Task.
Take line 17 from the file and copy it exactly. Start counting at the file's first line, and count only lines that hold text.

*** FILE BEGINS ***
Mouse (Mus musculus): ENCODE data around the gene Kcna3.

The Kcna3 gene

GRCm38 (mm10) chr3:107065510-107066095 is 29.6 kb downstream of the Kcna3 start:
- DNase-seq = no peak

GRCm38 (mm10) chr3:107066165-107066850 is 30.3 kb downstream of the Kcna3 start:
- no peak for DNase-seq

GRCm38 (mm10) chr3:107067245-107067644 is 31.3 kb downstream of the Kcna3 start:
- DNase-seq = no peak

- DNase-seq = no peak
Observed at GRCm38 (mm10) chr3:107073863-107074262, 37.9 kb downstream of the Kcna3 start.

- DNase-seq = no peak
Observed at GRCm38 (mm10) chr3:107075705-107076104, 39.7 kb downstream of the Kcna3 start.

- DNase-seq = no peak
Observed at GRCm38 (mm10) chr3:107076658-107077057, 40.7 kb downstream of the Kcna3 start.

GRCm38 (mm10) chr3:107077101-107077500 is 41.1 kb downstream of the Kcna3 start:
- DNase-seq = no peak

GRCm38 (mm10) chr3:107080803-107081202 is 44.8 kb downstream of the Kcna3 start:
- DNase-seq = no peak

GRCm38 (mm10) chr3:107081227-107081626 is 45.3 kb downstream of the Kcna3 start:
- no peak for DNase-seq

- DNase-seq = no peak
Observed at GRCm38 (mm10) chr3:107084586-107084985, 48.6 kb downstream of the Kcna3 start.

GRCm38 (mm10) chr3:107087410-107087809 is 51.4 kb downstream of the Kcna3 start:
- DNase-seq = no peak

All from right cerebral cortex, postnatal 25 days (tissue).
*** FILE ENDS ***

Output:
GRCm38 (mm10) chr3:107080803-107081202 is 44.8 kb downstream of the Kcna3 start: